|Publication number||US4527811 A|
|Application number||US 06/522,354|
|Publication date||Jul 9, 1985|
|Filing date||Aug 11, 1983|
|Priority date||Jan 11, 1982|
|Publication number||06522354, 522354, US 4527811 A, US 4527811A, US-A-4527811, US4527811 A, US4527811A|
|Inventors||Larry A. DeMoss|
|Original Assignee||Stephen A. Edwards|
|Export Citation||BiBTeX, EndNote, RefMan|
|Patent Citations (10), Referenced by (8), Classifications (9), Legal Events (5)|
|External Links: USPTO, USPTO Assignment, Espacenet|
This is a division of application Ser. No. 338,226 filed Jan. 11, 1982, now U.S. Pat. No. 4,431,203.
The present invention is directed to bicycles, tricycles, motorcycles, and the like which shall hereinafter be generically referred to as cycles and in particular to an arrangement for coupling a seat to the frame of a cycle and a steering mechanism for such a cycle. The invention has particular utility in the area of recumbent bicycles.
Recumbent bicycles typically employ a horizontally elongated frame supported by a front wheel of somewhat smaller diameter than the rear wheel. A pedal crank is supported on the frame well in front of the bicycle seat which is typically positioned in the immediate vicinity of the rear wheel and appears not unlike a reclining lawn chair seat. Beneath the seat there is provided a steering mechanism which controls the front wheel of the bicycle. Recumbent bicycles of this general configuration are not new, with variations on the basic design being present at least as early as 1932 and perhaps before the turn of the century. Recent interest in recumbent bicycle design is found in Bicycling, August 1981, pages 74-77 and page 82, and the Arizona Daily Star, Aug. 23, 1981, page 12e.
Despite the long-time presence of recumbent bicycles, some long-standing problems are coming to light with the renewed interest in the basic design. Certain difficulties have been experienced in both seat-frame attachment and adjustment mechanisms and steering mechanisms, particularly where the design provided for steering to be achieved by means of handles situated beneath the bicycle seat. It is therefore an object of the present invention to provide a particularly advantageous arrangement coupling a seat to the frame of a cycle, and in particular a recumbent bicycle which will allow adjustment of seat position with respect to the frame to provide for variations in leg length of the rider of such a cycle. A further object of the present invention is to provide a particularly advantageous steering mechanism for a cycle, particularly for a recumbent bicycle wherein the handle bars for the steering mechanism are positioned beneath the seat of the recumbent bicycle.
The objects of the present invention are satisfied by providing a somewhat C-shaped bracket for engaging a frame member of the cycle on which a seat is to be mounted. A plurality of openings are provided in the frame member and in the bracket for co-alignment. Means are provided for insertion into the aligned openings of the frame member and bracket to attach the seat to the frame. A plurality of brackets at least one of which is C-shaped can be provided in fixed relationship to the seat. The C-shaped bracket can include a central connecting leg and two end legs extending away from the central connecting leg. The two end legs are preferably arranged in substantially parallel arrangement so as to engage the opposite sides of the cycle frame which is itself preferably square in cross section.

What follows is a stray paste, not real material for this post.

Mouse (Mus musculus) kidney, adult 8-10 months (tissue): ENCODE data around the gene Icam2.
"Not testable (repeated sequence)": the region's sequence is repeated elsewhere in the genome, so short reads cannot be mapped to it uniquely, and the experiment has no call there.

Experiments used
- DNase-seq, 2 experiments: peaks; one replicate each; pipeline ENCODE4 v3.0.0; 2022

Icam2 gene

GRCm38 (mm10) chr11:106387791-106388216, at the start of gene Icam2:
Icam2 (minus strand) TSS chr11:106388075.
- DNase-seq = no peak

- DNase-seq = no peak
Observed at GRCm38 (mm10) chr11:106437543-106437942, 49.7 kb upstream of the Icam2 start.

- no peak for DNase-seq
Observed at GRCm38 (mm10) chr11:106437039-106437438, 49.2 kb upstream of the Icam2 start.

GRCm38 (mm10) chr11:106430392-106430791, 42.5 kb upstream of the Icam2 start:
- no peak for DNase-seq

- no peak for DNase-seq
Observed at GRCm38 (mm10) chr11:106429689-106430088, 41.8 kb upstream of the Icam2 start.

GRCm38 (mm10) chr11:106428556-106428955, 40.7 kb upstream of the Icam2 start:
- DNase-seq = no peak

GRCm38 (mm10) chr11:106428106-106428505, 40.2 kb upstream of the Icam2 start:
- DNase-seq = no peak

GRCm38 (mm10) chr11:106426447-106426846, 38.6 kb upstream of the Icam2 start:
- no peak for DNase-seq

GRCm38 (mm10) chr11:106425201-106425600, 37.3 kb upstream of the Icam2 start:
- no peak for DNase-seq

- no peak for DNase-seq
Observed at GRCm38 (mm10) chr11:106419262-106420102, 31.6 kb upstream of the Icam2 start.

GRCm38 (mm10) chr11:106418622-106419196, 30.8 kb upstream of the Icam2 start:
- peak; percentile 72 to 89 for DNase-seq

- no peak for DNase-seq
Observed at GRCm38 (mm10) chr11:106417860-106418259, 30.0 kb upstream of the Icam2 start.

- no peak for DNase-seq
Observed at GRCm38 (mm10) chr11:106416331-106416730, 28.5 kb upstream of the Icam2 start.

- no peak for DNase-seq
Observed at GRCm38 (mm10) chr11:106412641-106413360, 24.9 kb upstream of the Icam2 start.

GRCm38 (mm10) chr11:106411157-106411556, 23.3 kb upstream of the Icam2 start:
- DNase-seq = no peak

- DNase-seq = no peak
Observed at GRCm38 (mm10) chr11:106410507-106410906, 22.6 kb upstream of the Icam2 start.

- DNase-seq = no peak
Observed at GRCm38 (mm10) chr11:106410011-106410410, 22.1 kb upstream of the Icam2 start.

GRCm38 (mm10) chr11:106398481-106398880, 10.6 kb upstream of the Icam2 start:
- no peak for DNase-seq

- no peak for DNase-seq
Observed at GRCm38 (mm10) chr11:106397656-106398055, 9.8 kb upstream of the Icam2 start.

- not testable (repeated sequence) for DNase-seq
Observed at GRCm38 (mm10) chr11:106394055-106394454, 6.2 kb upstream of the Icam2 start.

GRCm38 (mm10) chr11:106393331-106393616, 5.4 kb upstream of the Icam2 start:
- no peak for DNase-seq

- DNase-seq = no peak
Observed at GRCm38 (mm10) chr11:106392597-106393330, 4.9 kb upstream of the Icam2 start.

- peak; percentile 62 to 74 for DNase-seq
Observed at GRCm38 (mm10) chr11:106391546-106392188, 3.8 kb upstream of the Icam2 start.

The objects of the present invention are further satisfied by a steering mechanism which includes a fork supporting a steerable wheel which is pivotally mounted with respect to a cycle frame. A pair of generally oppositely projecting steering arms are provided on the fork. A handlebar steering control is pivotally mounted with respect to the frame. Cables are provided coupling the fork steering arms to respective sides of the handlebar steering control, whereby manipulation of the handlebar steering control affects steering of the steerable wheel. Preferably, the cables include a turnbuckle for adjusting the tension of at least one of the cables. Further, there can be provided load-bearing surfaces on the frame of the cycle and a thrust bearing inserted between each of the load-bearing surfaces and an adjacent surface of a block inserted between the facing surfaces. A pivot pin is inserted into aligned openings in the load-bearing surfaces to mount the block pivotally on the frame. The handlebar steering control can then be mounted so as to project from the block.
The various features and advantages of the present invention will be apparent to those of ordinary skill in the art upon a review of the accompanying drawing illustrating the invention and showing a preferred embodiment exemplifying the best mode of carrying out the invention as presently perceived.
In such drawing:
FIG. 1 is an elevation view of the right side of a recumbent bicycle incorporating the features of the present invention;
FIG. 2 is a sectional view of the seat-coupling arrangement shown in FIG. 1, the section taken along lines 2--2;
FIG. 3 is a sectional view of FIG. 2 taken along lines 3--3;
FIG. 4 is a sectional view of FIG. 2 taken along lines 4--4;
FIG. 5 is a sectional view of FIG. 2 taken along lines 5--5;
FIG. 6 is a sectional view of FIG. 2 taken along lines 6--6;
FIG. 7 is a sectional detail view of the steering mechanism for the bicycle shown in FIG. 1;
FIG. 8 is a sectional view of that shown in FIG. 7 taken along lines 8--8; and
FIG. 9 is a sectional plan view of the front fork portion of the steering mechanism shown in FIG. 1.
A recumbent bicycle 10 consists generally of a bicycle frame 12 supported for motion on a front wheel 14 and a rear wheel 16, the front wheel 14 is steerable, that is, turnable about an axis A--A, by means of handlebars 18 positioned beneath a seat 20. The seat 20 is adjustably attached to frame 12. The bicycle 10 is powered in forward motion by an occupant exerting force on pedals 22 which are attached to crank 24 fixed in turn to sprocket 26 in the usual manner. A chain 28 engaging sprocket 26 also engages a rear sprocket 30 attached to rear wheel 16 whereby the bicycle 10 is driven in forward motion.